I’ve probably asked Ben to move to Japan about five times (per day) now. ☺ And after spending almost two weeks in this fabulous country and luckily still have time to visit a few more places, I think I’ll keep asking him. And before you ask, no, I don’t speak the language nor do I have a job offer on the table. But there are so many things we can learn from the Japanese that I wanted to take a shortcut and just move here rather than wait for a bit of their culture to drip over to the west.
I’ve fallen utterly and completely in love with Japan, its people and culture and it took me less than a couple of days to do so. Here are the top 10 things we can learn from the Japanese and the reasons why this is the country where I feel at my most relaxed and calm.
1. The people. Yes, people in general, all of them, from the hotel receptionist to a construction yard security guard, random lady with a baby in a cafe, the guy at the drugstore and all the rest. They’re incredibly polite. I know the Brits love their please and thank yous, but the Japanese go way beyond that and interacting with them makes me feel as if I’m growing to be a better person who’s happier to smile at everybody else, bow my head in polite recognition and not stress about everything we stress about at home.
2. No littering. None whatsoever. I’m having difficulties finding bins in every place we’ve been to, but there’s no trash, no chewing gum, no cigarette butts, no teeny tiny bits of paper lying on the roads. Not in Tokyo, not in Kyoto, not in small villages or towns. Trains get cleaned before every departure from the first stop, windows and all, while people politely wait. People here seem to respect the nature and environment.
3. Smart toilets. Even when I haven’t got the foggiest how to flush and I’m getting all worried while staring at it at Starbucks and willing it to just do it. They not only incorporate about four bidet options, they spray themselves with deodorant to stay fresh. Yes! Public toilets are also very mum friendly. There’s a seat/holder for babies/toddlers, so you can use the loo whithout worrying where to put your little one. And on top of that, some have “privacy” function, meaning you can regulate the sound volume while you do what you have to do without anyone hearing what you’re doing. Brilliant!
4. Queuing. Yes, standing in a queue. At train stations and underground stations there are designated queue lines and everybody just waits in them. Yes, we queue in Britain, but as soon as the tube door opens most people scramble to get on board as if the train’s going to leave in a second. Here, the queue moves onto the train one by one, following the drawn lines on the floor. No more stressing about the guy who jumps on before people get off.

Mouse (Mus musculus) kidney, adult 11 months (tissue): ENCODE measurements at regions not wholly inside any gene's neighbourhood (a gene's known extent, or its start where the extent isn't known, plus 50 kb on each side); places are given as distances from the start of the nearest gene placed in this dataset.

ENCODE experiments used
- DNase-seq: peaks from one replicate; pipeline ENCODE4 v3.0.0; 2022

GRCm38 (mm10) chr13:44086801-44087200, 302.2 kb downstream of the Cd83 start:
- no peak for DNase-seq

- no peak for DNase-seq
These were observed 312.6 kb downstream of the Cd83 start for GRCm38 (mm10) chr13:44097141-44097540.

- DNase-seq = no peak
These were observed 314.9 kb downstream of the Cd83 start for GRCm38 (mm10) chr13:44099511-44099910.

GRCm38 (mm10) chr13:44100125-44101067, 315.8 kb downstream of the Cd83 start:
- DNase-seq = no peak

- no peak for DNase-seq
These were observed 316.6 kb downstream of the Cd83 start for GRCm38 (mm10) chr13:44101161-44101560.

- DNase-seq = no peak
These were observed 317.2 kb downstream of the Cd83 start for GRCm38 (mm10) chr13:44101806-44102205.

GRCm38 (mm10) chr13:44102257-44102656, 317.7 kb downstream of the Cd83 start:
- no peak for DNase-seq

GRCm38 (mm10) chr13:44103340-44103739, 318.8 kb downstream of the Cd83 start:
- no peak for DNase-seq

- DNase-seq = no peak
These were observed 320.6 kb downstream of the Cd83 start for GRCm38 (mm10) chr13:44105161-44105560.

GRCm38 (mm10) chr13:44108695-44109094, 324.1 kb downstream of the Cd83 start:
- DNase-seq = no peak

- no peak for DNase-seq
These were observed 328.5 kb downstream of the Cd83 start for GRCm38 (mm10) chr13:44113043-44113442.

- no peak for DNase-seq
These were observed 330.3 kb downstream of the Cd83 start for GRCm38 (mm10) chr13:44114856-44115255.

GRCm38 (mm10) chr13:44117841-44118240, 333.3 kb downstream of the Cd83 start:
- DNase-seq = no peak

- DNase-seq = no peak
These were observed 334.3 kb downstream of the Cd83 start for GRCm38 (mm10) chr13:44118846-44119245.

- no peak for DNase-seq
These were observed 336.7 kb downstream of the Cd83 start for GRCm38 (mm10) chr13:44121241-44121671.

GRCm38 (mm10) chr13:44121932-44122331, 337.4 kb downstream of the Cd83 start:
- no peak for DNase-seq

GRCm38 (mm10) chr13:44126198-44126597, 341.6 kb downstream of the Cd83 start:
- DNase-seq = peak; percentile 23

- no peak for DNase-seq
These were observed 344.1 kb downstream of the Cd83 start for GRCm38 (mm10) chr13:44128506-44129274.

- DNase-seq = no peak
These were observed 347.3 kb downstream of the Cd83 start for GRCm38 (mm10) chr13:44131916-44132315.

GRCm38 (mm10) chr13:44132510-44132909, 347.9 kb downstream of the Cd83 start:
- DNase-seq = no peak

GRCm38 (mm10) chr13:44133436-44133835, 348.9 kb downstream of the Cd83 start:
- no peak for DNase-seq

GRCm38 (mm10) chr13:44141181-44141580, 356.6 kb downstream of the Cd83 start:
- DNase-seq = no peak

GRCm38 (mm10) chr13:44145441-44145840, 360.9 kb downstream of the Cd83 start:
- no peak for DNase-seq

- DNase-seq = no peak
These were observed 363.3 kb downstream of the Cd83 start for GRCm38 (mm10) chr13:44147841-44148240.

5. The food. I can’t get enough of it. We’ve tried many different things from sushi, okonomiyaki, tempura, goods from bakery such as curry doughnuts and melon buns, it all tastes yummy.
And it’s relatively cheap to eat out too. And again, yes, living in London, there’s so much variety and great places to eat, but I can’t see myself sitting down in a restaurant every day, it’d just be too expensive.
Let’s get some smaller places that serve delicious and not too pricey food. And let’s learn how to make melon buns.
6. No rushing anywhere. No wonder the people here don’t appear stressed out, they do everything in a calm manner. In two weeks I saw one man running for a train. One! Maybe they do things slowly because it’s insanely hot, or maybe they just understand that rushing isn’t going to solve your problems or give you more time.
7. Shinkansen. Trains. They are absolutely amazing. We’re travelling the country at about 300 kph in bullet trains, rice fields rushing by (the scenery is doing all the rushing by it seems), sitting in comfortable and large seats with so much leg room I can barely touch the seat in front of me with my extended legs. And the conductor and all the staff that walk the train bow to the whole carriage when they enter and turn around and bow again when they exit. I almost feel like a barbarian from the West that’s how polite they are (and I know my please and thank yous!)
8. Fashion! There’s no way I won’t mention shops and clothes and shoes. The women here are dressed so well, they look so feminine and while as a westerner I feel bigger than I am most of the time (I bought an M sized item of clothing for the first time in my life!), I love the wide leg trousers, the ladylike skirts and flowy tops. Being more feminine is something I’ll be taking home with me.
9. Jingles on trains and stations. Oh, and classical music at stations in the morning. I guess it helps you relax when there’s a cute jingle on the train rather than the driver shouting. Each station in Tokyo has a different jingle to alert passengers they’re arriving and they have jingles on Shinkansen before every announcement. Think Eastenders theme music or similar. And in Kyoto there was classical music being played at stations in the morning. All aimed at helping people to relax. We definitely need that on the tube.
10. But most of all, what I’ll be taking back is the mindfulness and patience. Those two and the principles of the respect for others and nature that seem to permeate the Japanese culture are what makes our trip so joyful, relaxed and enjoyable.
You can shop my wardrobe here or look at the items from this post below (some have been sold out, but I linked to similar ones).